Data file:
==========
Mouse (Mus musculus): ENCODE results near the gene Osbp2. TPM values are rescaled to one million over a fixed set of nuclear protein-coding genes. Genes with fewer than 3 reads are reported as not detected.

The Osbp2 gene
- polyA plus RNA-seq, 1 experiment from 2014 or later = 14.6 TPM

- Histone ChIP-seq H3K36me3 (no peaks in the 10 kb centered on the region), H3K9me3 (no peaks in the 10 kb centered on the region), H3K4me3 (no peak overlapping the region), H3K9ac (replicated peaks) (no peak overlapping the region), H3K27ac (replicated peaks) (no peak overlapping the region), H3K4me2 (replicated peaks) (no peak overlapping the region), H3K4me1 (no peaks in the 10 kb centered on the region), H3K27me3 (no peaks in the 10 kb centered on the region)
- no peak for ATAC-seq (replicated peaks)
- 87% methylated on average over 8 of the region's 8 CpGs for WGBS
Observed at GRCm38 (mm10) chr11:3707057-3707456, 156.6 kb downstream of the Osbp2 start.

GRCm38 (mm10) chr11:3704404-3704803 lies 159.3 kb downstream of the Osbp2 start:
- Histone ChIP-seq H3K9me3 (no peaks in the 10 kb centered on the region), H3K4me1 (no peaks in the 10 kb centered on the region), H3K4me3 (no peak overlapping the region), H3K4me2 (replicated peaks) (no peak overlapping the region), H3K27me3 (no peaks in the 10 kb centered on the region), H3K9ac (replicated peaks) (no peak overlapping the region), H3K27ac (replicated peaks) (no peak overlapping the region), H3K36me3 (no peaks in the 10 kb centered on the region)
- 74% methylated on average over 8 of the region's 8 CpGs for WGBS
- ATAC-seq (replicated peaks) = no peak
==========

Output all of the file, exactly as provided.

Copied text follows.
Mouse (Mus musculus): ENCODE results near the gene Osbp2. TPM values are rescaled to one million over a fixed set of nuclear protein-coding genes. Genes with fewer than 3 reads are reported as not detected.

The Osbp2 gene
- polyA plus RNA-seq, 1 experiment from 2014 or later = 14.6 TPM

- Histone ChIP-seq H3K36me3 (no peaks in the 10 kb centered on the region), H3K9me3 (no peaks in the 10 kb centered on the region), H3K4me3 (no peak overlapping the region), H3K9ac (replicated peaks) (no peak overlapping the region), H3K27ac (replicated peaks) (no peak overlapping the region), H3K4me2 (replicated peaks) (no peak overlapping the region), H3K4me1 (no peaks in the 10 kb centered on the region), H3K27me3 (no peaks in the 10 kb centered on the region)
- no peak for ATAC-seq (replicated peaks)
- 87% methylated on average over 8 of the region's 8 CpGs for WGBS
Observed at GRCm38 (mm10) chr11:3707057-3707456, 156.6 kb downstream of the Osbp2 start.

GRCm38 (mm10) chr11:3704404-3704803 lies 159.3 kb downstream of the Osbp2 start:
- Histone ChIP-seq H3K9me3 (no peaks in the 10 kb centered on the region), H3K4me1 (no peaks in the 10 kb centered on the region), H3K4me3 (no peak overlapping the region), H3K4me2 (replicated peaks) (no peak overlapping the region), H3K27me3 (no peaks in the 10 kb centered on the region), H3K9ac (replicated peaks) (no peak overlapping the region), H3K27ac (replicated peaks) (no peak overlapping the region), H3K36me3 (no peaks in the 10 kb centered on the region)
- 74% methylated on average over 8 of the region's 8 CpGs for WGBS
- ATAC-seq (replicated peaks) = no peak